Why were these conversations so renewing?  Like I said, many of the things we discussed we hadn’t fully admitted to ourselves.  Or they were topics we tried to avoid in everyday conversations.  Common sense and experience teaches us Spoonies that launching into a litany of our physical symptoms and their corresponding emotions is not “polite conversation” and leads to jilted interactions and the loss of companions.  Not even our dear Dishes can take all of “it” all of the time.  So, for the most part we zip our lips. Even though we’re dealing with it in one way or another all day every day, we find that to maintain relationships and the general progression of life, we should talk about it as little as possible.  But in these situations, we become like a house without a chimney.  Our symptoms, thoughts, and feelings are burning within us.  The smoke is multiplying and has nowhere to go but to fill us with its choking darkness.  As we’re enveloped in that ashen fog we start losing sight of the positive things in our lives.  Our rationality and understanding of chronic illness and its cyclic nature gets obscured.  Evil thoughts begin to whisper to us from the fire’s embers and we feel alone, a little crazy, and ready to “Abandon all hope ye who enter here” (Dante, Alighieri; The Divine Comedy).  Opening up to another Spoonie builds the missing chimney.  We can breathe.  We no longer have to endure this overwhelming part of ourselves alone.  The evil thoughts lose a bit of their hold and we gain some strength.  With our freed up power and energy we might even be able to take the next step and install a window in our home to let in some sunshine.

Confession is Good for the Chronic Soul

Country cottage with smoking chimney.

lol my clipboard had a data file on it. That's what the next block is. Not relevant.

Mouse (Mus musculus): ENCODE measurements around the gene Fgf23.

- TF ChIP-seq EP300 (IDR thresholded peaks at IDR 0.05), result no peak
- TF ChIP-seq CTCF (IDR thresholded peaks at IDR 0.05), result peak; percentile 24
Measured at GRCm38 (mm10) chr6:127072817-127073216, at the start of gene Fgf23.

Image found at

We need other Spoonies in our lives.  We need to build chimneys and let out the smoke.  We need to install windows to refresh our soul.  With all that in mind, I’m starting a new section of this blog where we can do just that together.  I invite you to whisper your chronic secrets to the Bottled Time Family.  These can be anything that you’d like to say to another Spoonie directly or indirectly related to your illness or condition.  As I’ve said elsewhere, chronic illness is not all we are, but it does affect every aspect of our lives.  Maybe you’ve tried eating toilet paper because someone on a plane once told you her grandmother was healed of all illness after eating 3 rolls of two-ply.  Or perhaps you sing “Mary Had a Little Lamb” before each surgery because you believe it’s good-luck.  Whatever your situation, it’s time to uncork your confession and pour it into an email to  Preferably add your own artwork, but if you’d like me to add some for you I will.  Let me know whatever, if any, identifying information that you would like posted with your confession (ex. name, location, illness, age).  Confessions can be completely anonymous.

I will post these confessions as most confessions are stated, quickly and simply.  They will not have my usual essay-style (after this one) or plethora of related links.  I will however put a few questions for thought and discussion to help Spoonies connect and build their chimneys.  As Home-Depot says, “Let’s build something together.”  I say let’s make it a chimney.